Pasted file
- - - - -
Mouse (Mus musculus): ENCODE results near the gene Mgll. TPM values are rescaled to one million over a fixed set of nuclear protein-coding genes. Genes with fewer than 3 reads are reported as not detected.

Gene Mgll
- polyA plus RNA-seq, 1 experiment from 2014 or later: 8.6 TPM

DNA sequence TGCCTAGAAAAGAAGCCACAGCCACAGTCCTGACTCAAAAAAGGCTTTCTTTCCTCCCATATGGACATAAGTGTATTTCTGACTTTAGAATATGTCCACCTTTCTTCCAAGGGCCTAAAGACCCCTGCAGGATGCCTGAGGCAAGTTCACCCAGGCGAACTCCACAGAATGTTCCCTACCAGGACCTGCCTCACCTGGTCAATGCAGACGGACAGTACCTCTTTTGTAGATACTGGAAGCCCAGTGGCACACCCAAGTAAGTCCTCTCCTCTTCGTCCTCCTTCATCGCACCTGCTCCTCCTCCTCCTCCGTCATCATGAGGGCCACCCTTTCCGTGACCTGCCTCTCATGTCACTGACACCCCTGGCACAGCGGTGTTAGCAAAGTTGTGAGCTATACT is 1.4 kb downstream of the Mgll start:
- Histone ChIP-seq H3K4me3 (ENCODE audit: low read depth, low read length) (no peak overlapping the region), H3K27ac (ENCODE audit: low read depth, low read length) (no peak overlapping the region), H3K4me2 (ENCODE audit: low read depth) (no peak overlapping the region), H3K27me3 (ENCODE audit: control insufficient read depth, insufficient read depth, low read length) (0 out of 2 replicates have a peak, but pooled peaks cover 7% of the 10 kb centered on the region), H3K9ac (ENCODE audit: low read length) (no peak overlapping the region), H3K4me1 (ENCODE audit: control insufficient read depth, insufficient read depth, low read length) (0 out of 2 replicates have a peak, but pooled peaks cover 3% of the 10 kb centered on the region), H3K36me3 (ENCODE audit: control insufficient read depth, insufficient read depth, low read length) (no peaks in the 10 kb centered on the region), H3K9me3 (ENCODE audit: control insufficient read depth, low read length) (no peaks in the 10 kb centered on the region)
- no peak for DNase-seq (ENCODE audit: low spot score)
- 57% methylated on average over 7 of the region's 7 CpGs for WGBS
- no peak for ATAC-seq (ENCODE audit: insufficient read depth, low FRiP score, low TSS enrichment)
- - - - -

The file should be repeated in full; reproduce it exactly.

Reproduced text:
Mouse (Mus musculus): ENCODE results near the gene Mgll. TPM values are rescaled to one million over a fixed set of nuclear protein-coding genes. Genes with fewer than 3 reads are reported as not detected.

Gene Mgll
- polyA plus RNA-seq, 1 experiment from 2014 or later: 8.6 TPM

DNA sequence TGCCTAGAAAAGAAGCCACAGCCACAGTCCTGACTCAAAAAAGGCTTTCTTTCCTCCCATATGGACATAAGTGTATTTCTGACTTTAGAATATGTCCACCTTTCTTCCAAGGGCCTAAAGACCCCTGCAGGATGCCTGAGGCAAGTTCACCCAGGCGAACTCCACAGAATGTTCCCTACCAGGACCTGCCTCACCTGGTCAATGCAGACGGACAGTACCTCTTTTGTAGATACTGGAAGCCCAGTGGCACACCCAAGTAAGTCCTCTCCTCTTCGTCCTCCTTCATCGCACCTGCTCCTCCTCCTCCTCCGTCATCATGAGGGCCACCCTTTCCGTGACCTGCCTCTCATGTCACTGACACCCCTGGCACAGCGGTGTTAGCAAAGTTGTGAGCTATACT is 1.4 kb downstream of the Mgll start:
- Histone ChIP-seq H3K4me3 (ENCODE audit: low read depth, low read length) (no peak overlapping the region), H3K27ac (ENCODE audit: low read depth, low read length) (no peak overlapping the region), H3K4me2 (ENCODE audit: low read depth) (no peak overlapping the region), H3K27me3 (ENCODE audit: control insufficient read depth, insufficient read depth, low read length) (0 out of 2 replicates have a peak, but pooled peaks cover 7% of the 10 kb centered on the region), H3K9ac (ENCODE audit: low read length) (no peak overlapping the region), H3K4me1 (ENCODE audit: control insufficient read depth, insufficient read depth, low read length) (0 out of 2 replicates have a peak, but pooled peaks cover 3% of the 10 kb centered on the region), H3K36me3 (ENCODE audit: control insufficient read depth, insufficient read depth, low read length) (no peaks in the 10 kb centered on the region), H3K9me3 (ENCODE audit: control insufficient read depth, low read length) (no peaks in the 10 kb centered on the region)
- no peak for DNase-seq (ENCODE audit: low spot score)
- 57% methylated on average over 7 of the region's 7 CpGs for WGBS
- no peak for ATAC-seq (ENCODE audit: insufficient read depth, low FRiP score, low TSS enrichment)